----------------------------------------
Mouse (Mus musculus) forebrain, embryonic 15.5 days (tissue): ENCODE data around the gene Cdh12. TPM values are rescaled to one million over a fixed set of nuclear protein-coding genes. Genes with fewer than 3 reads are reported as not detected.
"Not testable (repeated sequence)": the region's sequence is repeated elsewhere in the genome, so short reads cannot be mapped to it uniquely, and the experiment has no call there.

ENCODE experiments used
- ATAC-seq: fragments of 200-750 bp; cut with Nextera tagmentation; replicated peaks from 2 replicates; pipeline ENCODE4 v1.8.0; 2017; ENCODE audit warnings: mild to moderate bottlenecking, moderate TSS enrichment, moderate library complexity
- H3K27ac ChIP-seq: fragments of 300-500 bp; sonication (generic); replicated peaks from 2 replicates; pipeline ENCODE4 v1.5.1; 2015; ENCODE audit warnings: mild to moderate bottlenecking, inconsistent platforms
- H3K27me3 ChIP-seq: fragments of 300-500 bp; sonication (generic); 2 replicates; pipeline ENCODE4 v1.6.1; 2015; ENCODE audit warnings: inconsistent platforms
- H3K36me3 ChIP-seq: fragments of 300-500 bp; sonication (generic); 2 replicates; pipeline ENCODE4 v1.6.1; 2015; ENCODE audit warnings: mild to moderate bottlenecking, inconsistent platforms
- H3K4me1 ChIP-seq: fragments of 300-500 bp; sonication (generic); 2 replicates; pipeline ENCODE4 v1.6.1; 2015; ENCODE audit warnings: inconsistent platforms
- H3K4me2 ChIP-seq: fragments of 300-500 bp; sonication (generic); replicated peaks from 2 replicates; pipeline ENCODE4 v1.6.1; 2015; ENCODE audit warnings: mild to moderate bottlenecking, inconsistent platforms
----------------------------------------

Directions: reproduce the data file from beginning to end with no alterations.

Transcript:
Mouse (Mus musculus) forebrain, embryonic 15.5 days (tissue): ENCODE data around the gene Cdh12. TPM values are rescaled to one million over a fixed set of nuclear protein-coding genes. Genes with fewer than 3 reads are reported as not detected.
"Not testable (repeated sequence)": the region's sequence is repeated elsewhere in the genome, so short reads cannot be mapped to it uniquely, and the experiment has no call there.

ENCODE experiments used
- ATAC-seq: fragments of 200-750 bp; cut with Nextera tagmentation; replicated peaks from 2 replicates; pipeline ENCODE4 v1.8.0; 2017; ENCODE audit warnings: mild to moderate bottlenecking, moderate TSS enrichment, moderate library complexity
- H3K27ac ChIP-seq: fragments of 300-500 bp; sonication (generic); replicated peaks from 2 replicates; pipeline ENCODE4 v1.5.1; 2015; ENCODE audit warnings: mild to moderate bottlenecking, inconsistent platforms
- H3K27me3 ChIP-seq: fragments of 300-500 bp; sonication (generic); 2 replicates; pipeline ENCODE4 v1.6.1; 2015; ENCODE audit warnings: inconsistent platforms
- H3K36me3 ChIP-seq: fragments of 300-500 bp; sonication (generic); 2 replicates; pipeline ENCODE4 v1.6.1; 2015; ENCODE audit warnings: mild to moderate bottlenecking, inconsistent platforms
- H3K4me1 ChIP-seq: fragments of 300-500 bp; sonication (generic); 2 replicates; pipeline ENCODE4 v1.6.1; 2015; ENCODE audit warnings: inconsistent platforms
- H3K4me2 ChIP-seq: fragments of 300-500 bp; sonication (generic); replicated peaks from 2 replicates; pipeline ENCODE4 v1.6.1; 2015; ENCODE audit warnings: mild to moderate bottlenecking, inconsistent platforms